Maybe it’s time John McCain got another person to run on the Republican ticket with him besides George W. Bush. Branding is a big part of campaigning. So far, the best branding on the 2008 campaign trail has been orchestrated by the Democratic National Committee and Barack Obama. Their incessant use of every possible combination of McCain-Bush makes it hard to separate the two men from each other. The best way to combat this negative branding is pretty simple: Change the conversation. One quick way to remove Bush from the McCain ticket would be to begin a very public, speculative discussion about McCain’s running mate. Combating negative branding also can be managed by taking your opponent’s perceived weaknesses and turning them into your positive. Right now, the Democrats’ Achilles' heel is that their party is fractured between Obama and Hillary Clinton -- and the only way they seemingly can recover is to place both candidates on the party’s presidential ticket. So, Mr. McCain, why not show that your strongest opponent and chief rival in the Republican primaries -- Mitt Romney -- is in consideration to be your wingman? Picking (or at least publicly considering) Romney would show that McCain really is trying to bring the Republican Party together and that he is not somebody who holds a grudge. In an ironic sort of way, the process of elimination that delivered McCain the nomination could be the same kind of process that delivers Romney onto the Republican ticket. All of the folks McCain is screening for vice president have flaws, but Romney probably has the most strengths. Plus, Romney’s flaws already have been vetted, most notably his penchant for flip-flopping.
Democrat strategist John Lapp says that while Romney undermines McCain’s whole “straight-talk” thing -- with his flip-flopping on guns, abortion rights and human rights -- a McCain-Romney ticket has distinct advantages.
“Theoretically, as a former governor and CEO, Mitt Romney is not part of the Republican mess in Washington and he could double down on McCain’s reputation as a maverick,” Lapp says.
The person who the McCain people say is in charge of his veep search is former Reagan White House counsel Arthur Culvahouse. But anyone who knows McCain knows he will make the choice, and Culvahouse and his search committee’s job will be to approve that choice.If McCain locked himself in a room to come up with a list -- a sort of David Letterman-like breakdown of the top reasons he should pick Mitt Romney as his vice president -- it might look something like this:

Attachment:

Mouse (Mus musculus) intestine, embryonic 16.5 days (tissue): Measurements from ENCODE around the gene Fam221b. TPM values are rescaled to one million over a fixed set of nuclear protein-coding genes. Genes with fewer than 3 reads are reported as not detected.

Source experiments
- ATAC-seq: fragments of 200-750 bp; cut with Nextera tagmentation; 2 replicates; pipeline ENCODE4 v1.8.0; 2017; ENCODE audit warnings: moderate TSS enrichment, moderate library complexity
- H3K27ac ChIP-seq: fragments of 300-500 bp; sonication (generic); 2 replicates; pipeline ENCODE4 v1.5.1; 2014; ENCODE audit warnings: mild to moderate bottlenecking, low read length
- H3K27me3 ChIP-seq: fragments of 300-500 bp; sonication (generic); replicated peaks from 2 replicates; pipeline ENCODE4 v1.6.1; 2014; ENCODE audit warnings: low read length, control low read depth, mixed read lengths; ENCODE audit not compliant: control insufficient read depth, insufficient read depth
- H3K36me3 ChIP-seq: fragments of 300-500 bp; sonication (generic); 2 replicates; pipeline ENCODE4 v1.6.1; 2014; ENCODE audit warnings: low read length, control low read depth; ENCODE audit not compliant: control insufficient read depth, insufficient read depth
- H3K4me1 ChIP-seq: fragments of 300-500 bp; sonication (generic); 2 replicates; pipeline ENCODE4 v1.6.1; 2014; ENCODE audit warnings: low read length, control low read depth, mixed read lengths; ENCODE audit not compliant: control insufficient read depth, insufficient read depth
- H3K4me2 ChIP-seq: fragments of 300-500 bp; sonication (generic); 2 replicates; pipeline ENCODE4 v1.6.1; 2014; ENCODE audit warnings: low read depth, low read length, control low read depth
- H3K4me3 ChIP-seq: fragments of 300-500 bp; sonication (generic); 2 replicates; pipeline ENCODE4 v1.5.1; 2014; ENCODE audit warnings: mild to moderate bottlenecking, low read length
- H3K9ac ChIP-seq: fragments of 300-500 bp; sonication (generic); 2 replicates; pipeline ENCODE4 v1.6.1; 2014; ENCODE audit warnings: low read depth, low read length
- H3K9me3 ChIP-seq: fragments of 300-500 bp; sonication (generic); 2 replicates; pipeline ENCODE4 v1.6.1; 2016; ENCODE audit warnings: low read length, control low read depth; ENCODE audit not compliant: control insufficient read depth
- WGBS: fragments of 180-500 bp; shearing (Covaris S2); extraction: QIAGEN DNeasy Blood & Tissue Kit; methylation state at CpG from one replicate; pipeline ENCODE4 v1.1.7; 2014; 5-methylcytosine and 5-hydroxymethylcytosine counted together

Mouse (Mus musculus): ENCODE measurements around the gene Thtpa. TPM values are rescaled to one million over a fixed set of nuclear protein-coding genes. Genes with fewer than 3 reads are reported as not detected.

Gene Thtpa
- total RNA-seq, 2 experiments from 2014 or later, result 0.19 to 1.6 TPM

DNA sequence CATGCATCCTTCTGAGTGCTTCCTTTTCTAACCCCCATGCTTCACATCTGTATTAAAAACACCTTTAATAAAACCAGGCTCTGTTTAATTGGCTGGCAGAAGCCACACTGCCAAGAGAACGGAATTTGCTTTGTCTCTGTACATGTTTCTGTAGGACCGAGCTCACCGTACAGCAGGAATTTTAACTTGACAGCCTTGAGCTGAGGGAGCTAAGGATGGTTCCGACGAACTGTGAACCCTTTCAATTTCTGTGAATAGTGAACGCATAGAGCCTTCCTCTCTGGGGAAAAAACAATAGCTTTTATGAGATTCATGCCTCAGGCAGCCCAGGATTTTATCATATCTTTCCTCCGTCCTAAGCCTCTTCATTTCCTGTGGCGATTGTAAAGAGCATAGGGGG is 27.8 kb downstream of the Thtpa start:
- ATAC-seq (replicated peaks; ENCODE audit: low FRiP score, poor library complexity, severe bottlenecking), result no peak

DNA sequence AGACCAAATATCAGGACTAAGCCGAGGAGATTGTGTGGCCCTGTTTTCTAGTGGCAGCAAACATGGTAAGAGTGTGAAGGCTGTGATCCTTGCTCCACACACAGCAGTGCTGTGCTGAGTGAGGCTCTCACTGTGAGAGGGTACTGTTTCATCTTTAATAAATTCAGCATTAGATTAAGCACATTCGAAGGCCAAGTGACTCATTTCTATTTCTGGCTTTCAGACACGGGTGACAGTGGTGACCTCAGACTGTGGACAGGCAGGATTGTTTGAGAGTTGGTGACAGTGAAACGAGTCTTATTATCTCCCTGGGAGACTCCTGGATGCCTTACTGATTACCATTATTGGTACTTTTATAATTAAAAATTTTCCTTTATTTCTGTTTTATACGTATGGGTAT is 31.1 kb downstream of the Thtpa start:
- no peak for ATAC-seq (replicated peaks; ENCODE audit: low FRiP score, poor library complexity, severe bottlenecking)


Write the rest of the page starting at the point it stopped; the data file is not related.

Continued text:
Number 1: Romney’s not running for the vice presidency. Often, you see a person who seems desperate to be veep; most of the time, such lust cancels him out of consideration. But Romney’s not running for it, and he doesn’t need it to fulfill his future ambitions.
Number 2: Romney has proven ability to raise money, attract donors and self-fund. Right now, a disparity exists between Obama and McCain in the cash-on-hand department. The two parties probably are equal on that score, but Democrats can fix that fairly quickly. McCain needs a man who can effectively raise money; Romney can.
Number 3: Romney has broad state appeal. Most people think part of the allure for a veep is the ability to bring key states to a ticket. Well, Romney is unique. He has a Northeast appeal in states like New Hampshire, a swing state that went red for Bush in 2004 -- and the GOP can use as much swing as it can get in the fall. But don’t forget Romney’s home state of Michigan or the heavily Mormon state of Nevada -- both swing states where Mormon Romney has specific appeal.
Number 5: Romney is not afraid to go after Democrats really hard, all the while saying it with a smile and a clever sound bite. Romney was a very aggressive campaigner in the primaries, and that is what is needed in a running mate -- someone who is going to go out there and play tough.
Number 6: Romney’s credentials among conservatives are much better than McCain’s. He had the National Review’s endorsement, as well as that of many conservative leaders and talking-heads. He could open a reservoir of goodwill with those to the right of McCain and help to quiet some of the grumbling in the conservative base.
Number 7: Age. Romney is neither too young nor too old; his age is a perfect complement to McCain’s.
Whether McCain will consider Romney is known only to McCain. Yet a very public consideration of Romney would demonstrate a willingness to come together with somebody who was perceived to be one of his toughest adversaries, much the same way that Ronald Reagan chose George H.W. Bush or John F. Kennedy chose Lyndon B. Johnson.
It might help neutralize McCain’s ill-tempered-curmudgeon image.
And it might place the Obama-Clinton split under a harsher lens, one that magnifies the problem so that McCain can brand Democrats as fatally fractured.